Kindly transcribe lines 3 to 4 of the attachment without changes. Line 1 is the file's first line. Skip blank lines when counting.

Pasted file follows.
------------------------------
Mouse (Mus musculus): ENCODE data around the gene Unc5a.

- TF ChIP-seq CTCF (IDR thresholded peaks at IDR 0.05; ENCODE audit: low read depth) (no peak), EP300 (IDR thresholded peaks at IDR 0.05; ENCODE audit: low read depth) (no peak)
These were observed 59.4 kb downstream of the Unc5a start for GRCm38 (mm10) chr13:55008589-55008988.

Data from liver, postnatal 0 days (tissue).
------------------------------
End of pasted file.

These were observed 59.4 kb downstream of the Unc5a start for GRCm38 (mm10) chr13:55008589-55008988.

Data from liver, postnatal 0 days (tissue).